Who designs rupee notes and how?

Source: By George Mathew: The Indian Express

Several Aam Aadmi Party (AAP) leaders, led by party chief Arvind Kejriwal, on 26 October 2022 asked the government to put pictures of Goddess Lakshmi and Lord Ganesh on currency notes in order to bring “prosperity” to the country.

While the BJP — which accused the AAP of making “u-turns” in their approach to Hindu gods — and Congress — which said Kejriwal was the “B-team” of the BJP-RSS — fumed, it is interesting to recall the process of changing the design and form of Indian currency.

So, who decides what Indian bank notes and coins are supposed to look like?

Changes in the design and form of bank notes and coins are decided by the Reserve Bank of India (RBI) and the central government. Any change in design of a currency note has to be approved by the RBI’s Central Board and the central government. Changes in the design of coins are the prerogative of the central government.

What role does the RBI play in issuing notes?

The central bank internally works out a design, which is put before the RBI’s Central Board. Section 22 of The Reserve Bank of India Act 1934, gives RBI the “sole right” to issue banknotes in India. Section 25 states that “the design, form, and material of bank notes shall be such as may be approved by the Central Government after consideration of the recommendations made by the [RBI’s] Central Board”.

The RBI’s Department of Currency Management — currently headed by Deputy Governor T Rabi Sankar — has the responsibility of administering the core function of currency management. According to the RBI website, the Department addresses policy and operational issues relating to the “designing of banknotes; forecasting demand for notes and coins; ensuring smooth distribution of banknotes and coins throughout the country and retrieval of unfit notes and uncurrent coins from circulation; ensuring the integrity of bank notes”, etc.

If the design of a currency note has to change, the Department works on the design and submits it to RBI, which recommends it to the central government. The government gives the final approval.

And who decides on the minting of coins?

The Coinage Act 2011 gives the central government the power to design and mint coins in various denominations. In the case of coins, the role of the RBI is limited to the distribution of coins that are supplied by the central government.

The government decides on the quantity of coins to be minted on the basis of indents received from the RBI on a yearly basis, the central bank says. Coins are minted in four mints owned by the Government of India in Mumbai, Hyderabad, Kolkata and Noida.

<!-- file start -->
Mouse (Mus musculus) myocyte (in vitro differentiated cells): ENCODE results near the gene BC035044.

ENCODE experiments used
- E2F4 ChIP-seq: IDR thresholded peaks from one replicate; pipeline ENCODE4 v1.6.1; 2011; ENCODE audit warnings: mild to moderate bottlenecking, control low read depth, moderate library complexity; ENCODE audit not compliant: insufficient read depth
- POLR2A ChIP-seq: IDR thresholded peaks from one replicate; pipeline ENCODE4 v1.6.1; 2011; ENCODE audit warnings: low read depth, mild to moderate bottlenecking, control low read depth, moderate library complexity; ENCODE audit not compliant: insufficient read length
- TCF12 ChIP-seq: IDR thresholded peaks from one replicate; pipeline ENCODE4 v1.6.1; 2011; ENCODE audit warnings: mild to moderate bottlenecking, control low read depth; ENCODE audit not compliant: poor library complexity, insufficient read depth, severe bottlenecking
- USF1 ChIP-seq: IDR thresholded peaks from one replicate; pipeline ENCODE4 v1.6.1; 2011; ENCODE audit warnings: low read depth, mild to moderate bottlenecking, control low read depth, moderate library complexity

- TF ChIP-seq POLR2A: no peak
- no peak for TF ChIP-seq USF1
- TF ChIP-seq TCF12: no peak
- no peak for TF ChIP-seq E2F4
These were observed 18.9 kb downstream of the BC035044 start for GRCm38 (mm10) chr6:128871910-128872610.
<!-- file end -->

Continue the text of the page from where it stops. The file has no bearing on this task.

How does RBI’s currency management work?

The Reserve Bank, in consultation with the central Government and other stakeholders, estimates the quantity of banknotes that are likely to be needed denomination-wise in a year, and places indents with the various currency printing presses for their supply.

In terms of its clean note policy, the RBI provides good-quality banknotes to the public. Notes that are received back from circulation are examined, after which those fit for circulation are reissued, while the soiled and mutilated notes are destroyed.

Two of India’s currency note printing presses (in Nasik and Dewas) are owned by the Government of India; two others (in Mysore and Salboni) are owned by the RBI through its wholly owned subsidiary, Bharatiya Reserve Bank Note Mudran Ltd (BRBNML).

Banknotes in denominations of Rs 10, Rs 20, Rs 50, Rs 100, Rs 200, Rs 500, and Rs 2,000 are currently being issued. Notes of Rs 2 and Rs 5 are no longer issued; however, older notes of these denominations, if still in circulation, continue to be legal tender. Re 1 notes, if in circulation, are also legal tender.

What are the types of notes issued so far?

Ashoka Pillar Banknotes: The first banknote issued in independent India was the Re 1 note issued in 1949. While retaining the existing design, the new banknotes replaced the portrait of King George with the symbol of the Lion Capital of the Ashoka Pillar at Sarnath in the watermark window.

Mahatma Gandhi (MG) Series 1996: All the banknotes of this series bear the portrait of Mahatma Gandhi on the obverse (front) side, in place of the symbol of Lion Capital of Ashoka Pillar, which was moved to the left, next to the watermark window. These banknotes contain both the Mahatma Gandhi watermark as well as Mahatma Gandhi’s portrait.

Mahatma Gandhi series 2005: The “MG series 2005” notes were issued in denominations of Rs 10, Rs 20, Rs 50, Rs 100, Rs 500, and Rs 1,000. They contain some additional/ new security features as compared to the 1996 MG series. The Rs 500 and Rs 1,000 notes of this series were withdrawn w.e.f. the midnight of November 8, 2016.

Mahatma Gandhi (New) Series 2016: The “MGNS” notes highlight the cultural heritage and scientific achievements of the country. Being of reduced dimensions, these notes are more wallet friendly, and are expected to incur less wear and tear. The colour scheme is sharp and vivid.

The first banknote from the new series — of Rs 2,000 denomination — was introduced on 8 November 2016, with the theme of Mangalyaan. Subsequently, banknotes in this series in denominations of Rs 500, Rs 200, Rs 100, Rs 50, Rs 20, and Rs 10 were introduced.